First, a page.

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Asking questions makes you the troublemaker  

Credit:  By LOUISE BARTEAU | July 24, 2013 | www.southcoasttoday.com ~~

Fairhaven Wind and their supporters have managed to convince many people in the area that if you question anything about their wind turbine project you are a bad person – a turbine foe, an anti-wind activist, a climate change denier.

All of this labeling is meant to discourage us from asking important questions and supporting our neighbors publicly.

So what are these questions we have asked?

We have asked why Fairhaven Wind would not post a bond to guarantee the neighbors protection from potential health impacts and property value loss.

We have asked how many homes are located within 3,000 feet of these turbines. (701!)

We have asked to go out at night with the Massachusetts Department of Environmental Protection when they performed their compliance testing so that we could witness the process and hear how loud the turbines are in the quiet hours of the night.

We have asked why the power to the turbines was turned off by the operator during the testing hours on Oct. 15, and why the DEP was unaware of that.

We have asked why the town and its citizens were not informed for six months after the turbines were first found out of compliance in November 2012.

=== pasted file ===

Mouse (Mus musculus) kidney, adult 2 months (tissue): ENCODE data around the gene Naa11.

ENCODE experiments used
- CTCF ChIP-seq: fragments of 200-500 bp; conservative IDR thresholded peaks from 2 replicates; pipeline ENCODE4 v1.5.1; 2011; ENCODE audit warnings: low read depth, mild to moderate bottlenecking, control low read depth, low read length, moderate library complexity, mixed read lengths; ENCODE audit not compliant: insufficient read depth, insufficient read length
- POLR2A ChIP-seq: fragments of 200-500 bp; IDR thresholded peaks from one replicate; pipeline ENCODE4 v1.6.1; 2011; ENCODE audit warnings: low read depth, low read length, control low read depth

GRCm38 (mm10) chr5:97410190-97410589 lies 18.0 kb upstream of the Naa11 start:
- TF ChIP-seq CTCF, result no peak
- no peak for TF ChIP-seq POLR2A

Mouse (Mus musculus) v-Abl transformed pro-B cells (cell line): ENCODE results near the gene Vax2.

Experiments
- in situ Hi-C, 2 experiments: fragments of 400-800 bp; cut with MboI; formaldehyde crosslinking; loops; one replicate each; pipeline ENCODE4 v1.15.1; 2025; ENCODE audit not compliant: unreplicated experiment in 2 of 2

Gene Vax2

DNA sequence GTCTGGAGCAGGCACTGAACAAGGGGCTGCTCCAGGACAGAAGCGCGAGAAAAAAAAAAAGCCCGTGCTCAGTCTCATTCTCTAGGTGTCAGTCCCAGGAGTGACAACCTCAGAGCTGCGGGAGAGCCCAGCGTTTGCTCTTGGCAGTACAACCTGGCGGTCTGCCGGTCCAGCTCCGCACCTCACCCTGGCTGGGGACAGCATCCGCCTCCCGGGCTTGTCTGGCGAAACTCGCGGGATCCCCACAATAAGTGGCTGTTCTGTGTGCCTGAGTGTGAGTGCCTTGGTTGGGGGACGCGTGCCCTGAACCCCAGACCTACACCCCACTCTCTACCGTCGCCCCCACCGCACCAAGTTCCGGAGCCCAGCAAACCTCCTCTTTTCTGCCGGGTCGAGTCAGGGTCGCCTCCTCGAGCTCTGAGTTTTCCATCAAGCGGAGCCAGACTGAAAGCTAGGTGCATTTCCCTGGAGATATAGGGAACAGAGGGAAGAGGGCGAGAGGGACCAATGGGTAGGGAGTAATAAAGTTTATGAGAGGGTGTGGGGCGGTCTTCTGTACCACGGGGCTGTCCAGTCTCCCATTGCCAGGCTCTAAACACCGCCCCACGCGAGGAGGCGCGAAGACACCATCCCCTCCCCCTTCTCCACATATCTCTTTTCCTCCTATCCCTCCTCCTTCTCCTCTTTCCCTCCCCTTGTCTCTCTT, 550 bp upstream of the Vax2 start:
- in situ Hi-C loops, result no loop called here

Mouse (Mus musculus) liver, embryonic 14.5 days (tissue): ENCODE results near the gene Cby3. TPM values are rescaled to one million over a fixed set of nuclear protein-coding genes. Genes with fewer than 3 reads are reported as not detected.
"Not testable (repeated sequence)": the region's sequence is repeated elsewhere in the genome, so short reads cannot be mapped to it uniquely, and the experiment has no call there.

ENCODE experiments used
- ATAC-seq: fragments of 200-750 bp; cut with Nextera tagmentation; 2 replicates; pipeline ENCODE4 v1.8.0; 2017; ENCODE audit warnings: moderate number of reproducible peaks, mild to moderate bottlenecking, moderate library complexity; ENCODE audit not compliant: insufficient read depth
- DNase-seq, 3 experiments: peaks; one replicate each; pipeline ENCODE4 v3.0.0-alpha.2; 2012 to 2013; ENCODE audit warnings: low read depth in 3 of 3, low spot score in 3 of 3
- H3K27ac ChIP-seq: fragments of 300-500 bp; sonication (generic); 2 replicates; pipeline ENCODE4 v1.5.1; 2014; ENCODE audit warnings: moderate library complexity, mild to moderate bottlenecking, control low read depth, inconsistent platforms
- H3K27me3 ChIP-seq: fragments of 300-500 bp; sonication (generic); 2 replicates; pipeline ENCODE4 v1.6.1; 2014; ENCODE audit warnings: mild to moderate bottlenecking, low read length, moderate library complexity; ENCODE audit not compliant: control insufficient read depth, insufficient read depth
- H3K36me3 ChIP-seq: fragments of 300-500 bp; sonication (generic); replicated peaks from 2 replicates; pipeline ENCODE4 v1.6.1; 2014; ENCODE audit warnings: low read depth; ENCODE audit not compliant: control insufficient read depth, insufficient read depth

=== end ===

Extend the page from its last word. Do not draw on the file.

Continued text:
We have asked why the DEP refuses to enforce its own noise regulations, despite their promise that the turbines would be shut down if they were found to be out of compliance.

We have asked why we should continue to support a project that uses our tax dollars to support a Chinese company using stolen software that cost Americans their jobs.

It seems very strange to me that we are being called names for asking questions like this.

We are also being criticized for standing up for those of our neighbors who have been impacted by the turbine noise, the pressure waves and the inaudible low-frequency sound that the turbines emit.

I am quite proud to stand up for my neighbors – even when that makes other people call me names.

Lately some of us have been asking another question – what has it been like for you to live next door to the turbines?

We have been told over and over again that we are the only ones who have asked that question. Are we really the only ones who care?

Louise Barteau lives in Fairhaven.

Source:  By LOUISE BARTEAU | July 24, 2013 | www.southcoasttoday.com

This article is the work of the source indicated. Any opinions expressed in it are not necessarily those of National Wind Watch.

The copyright of this article resides with the author or publisher indicated. As part of its noncommercial effort to present the environmental, social, scientific, and economic issues of large-scale wind power development to a global audience seeking such information, National Wind Watch endeavors to observe “fair use” as provided for in section 107 of U.S. Copyright Law and similar “fair dealing” provisions of the copyright laws of other nations. Send requests to excerpt, general inquiries, and comments via e-mail.

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